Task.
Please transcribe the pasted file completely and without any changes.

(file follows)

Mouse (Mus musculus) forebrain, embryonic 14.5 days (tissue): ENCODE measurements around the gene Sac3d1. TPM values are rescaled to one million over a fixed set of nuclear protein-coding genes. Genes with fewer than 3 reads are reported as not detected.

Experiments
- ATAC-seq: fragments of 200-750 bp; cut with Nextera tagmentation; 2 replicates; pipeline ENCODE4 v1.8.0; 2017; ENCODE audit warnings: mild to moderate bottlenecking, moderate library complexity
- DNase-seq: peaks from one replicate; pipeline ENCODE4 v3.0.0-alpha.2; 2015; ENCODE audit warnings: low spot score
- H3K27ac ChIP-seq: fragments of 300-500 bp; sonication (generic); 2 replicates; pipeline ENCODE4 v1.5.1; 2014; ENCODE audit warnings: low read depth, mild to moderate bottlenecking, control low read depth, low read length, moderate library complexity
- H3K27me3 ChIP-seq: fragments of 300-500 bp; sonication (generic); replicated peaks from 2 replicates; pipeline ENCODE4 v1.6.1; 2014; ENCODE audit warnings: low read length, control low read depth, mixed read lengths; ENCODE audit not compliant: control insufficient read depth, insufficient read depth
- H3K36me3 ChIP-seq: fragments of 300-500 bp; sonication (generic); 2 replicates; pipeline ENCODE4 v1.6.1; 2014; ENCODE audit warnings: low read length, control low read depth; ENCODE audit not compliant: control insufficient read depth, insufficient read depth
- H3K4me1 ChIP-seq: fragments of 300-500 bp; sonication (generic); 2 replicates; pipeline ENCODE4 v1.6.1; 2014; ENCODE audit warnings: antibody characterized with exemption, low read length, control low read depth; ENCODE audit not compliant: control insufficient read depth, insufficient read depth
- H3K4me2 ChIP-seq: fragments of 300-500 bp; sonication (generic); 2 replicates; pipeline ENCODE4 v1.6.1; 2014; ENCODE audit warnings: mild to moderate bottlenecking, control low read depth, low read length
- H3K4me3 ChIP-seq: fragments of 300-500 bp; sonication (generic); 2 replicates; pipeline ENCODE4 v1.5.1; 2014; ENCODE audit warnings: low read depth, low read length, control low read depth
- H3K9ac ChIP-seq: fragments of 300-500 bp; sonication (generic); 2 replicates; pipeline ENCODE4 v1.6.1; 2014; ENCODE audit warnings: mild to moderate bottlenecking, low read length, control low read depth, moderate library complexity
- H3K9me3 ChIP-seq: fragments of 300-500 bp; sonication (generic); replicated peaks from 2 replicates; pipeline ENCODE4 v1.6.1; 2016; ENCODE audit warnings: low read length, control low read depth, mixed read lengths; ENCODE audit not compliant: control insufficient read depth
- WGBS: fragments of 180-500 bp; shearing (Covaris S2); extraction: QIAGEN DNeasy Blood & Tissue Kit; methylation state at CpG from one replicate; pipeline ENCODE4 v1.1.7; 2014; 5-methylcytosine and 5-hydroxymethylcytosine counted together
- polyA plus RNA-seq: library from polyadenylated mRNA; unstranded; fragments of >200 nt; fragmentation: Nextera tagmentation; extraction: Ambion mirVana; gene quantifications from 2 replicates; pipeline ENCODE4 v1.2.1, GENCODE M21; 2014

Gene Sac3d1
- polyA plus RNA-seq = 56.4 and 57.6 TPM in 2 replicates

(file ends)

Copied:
Mouse (Mus musculus) forebrain, embryonic 14.5 days (tissue): ENCODE measurements around the gene Sac3d1. TPM values are rescaled to one million over a fixed set of nuclear protein-coding genes. Genes with fewer than 3 reads are reported as not detected.

Experiments
- ATAC-seq: fragments of 200-750 bp; cut with Nextera tagmentation; 2 replicates; pipeline ENCODE4 v1.8.0; 2017; ENCODE audit warnings: mild to moderate bottlenecking, moderate library complexity
- DNase-seq: peaks from one replicate; pipeline ENCODE4 v3.0.0-alpha.2; 2015; ENCODE audit warnings: low spot score
- H3K27ac ChIP-seq: fragments of 300-500 bp; sonication (generic); 2 replicates; pipeline ENCODE4 v1.5.1; 2014; ENCODE audit warnings: low read depth, mild to moderate bottlenecking, control low read depth, low read length, moderate library complexity
- H3K27me3 ChIP-seq: fragments of 300-500 bp; sonication (generic); replicated peaks from 2 replicates; pipeline ENCODE4 v1.6.1; 2014; ENCODE audit warnings: low read length, control low read depth, mixed read lengths; ENCODE audit not compliant: control insufficient read depth, insufficient read depth
- H3K36me3 ChIP-seq: fragments of 300-500 bp; sonication (generic); 2 replicates; pipeline ENCODE4 v1.6.1; 2014; ENCODE audit warnings: low read length, control low read depth; ENCODE audit not compliant: control insufficient read depth, insufficient read depth
- H3K4me1 ChIP-seq: fragments of 300-500 bp; sonication (generic); 2 replicates; pipeline ENCODE4 v1.6.1; 2014; ENCODE audit warnings: antibody characterized with exemption, low read length, control low read depth; ENCODE audit not compliant: control insufficient read depth, insufficient read depth
- H3K4me2 ChIP-seq: fragments of 300-500 bp; sonication (generic); 2 replicates; pipeline ENCODE4 v1.6.1; 2014; ENCODE audit warnings: mild to moderate bottlenecking, control low read depth, low read length
- H3K4me3 ChIP-seq: fragments of 300-500 bp; sonication (generic); 2 replicates; pipeline ENCODE4 v1.5.1; 2014; ENCODE audit warnings: low read depth, low read length, control low read depth
- H3K9ac ChIP-seq: fragments of 300-500 bp; sonication (generic); 2 replicates; pipeline ENCODE4 v1.6.1; 2014; ENCODE audit warnings: mild to moderate bottlenecking, low read length, control low read depth, moderate library complexity
- H3K9me3 ChIP-seq: fragments of 300-500 bp; sonication (generic); replicated peaks from 2 replicates; pipeline ENCODE4 v1.6.1; 2016; ENCODE audit warnings: low read length, control low read depth, mixed read lengths; ENCODE audit not compliant: control insufficient read depth
- WGBS: fragments of 180-500 bp; shearing (Covaris S2); extraction: QIAGEN DNeasy Blood & Tissue Kit; methylation state at CpG from one replicate; pipeline ENCODE4 v1.1.7; 2014; 5-methylcytosine and 5-hydroxymethylcytosine counted together
- polyA plus RNA-seq: library from polyadenylated mRNA; unstranded; fragments of >200 nt; fragmentation: Nextera tagmentation; extraction: Ambion mirVana; gene quantifications from 2 replicates; pipeline ENCODE4 v1.2.1, GENCODE M21; 2014

Gene Sac3d1
- polyA plus RNA-seq = 56.4 and 57.6 TPM in 2 replicates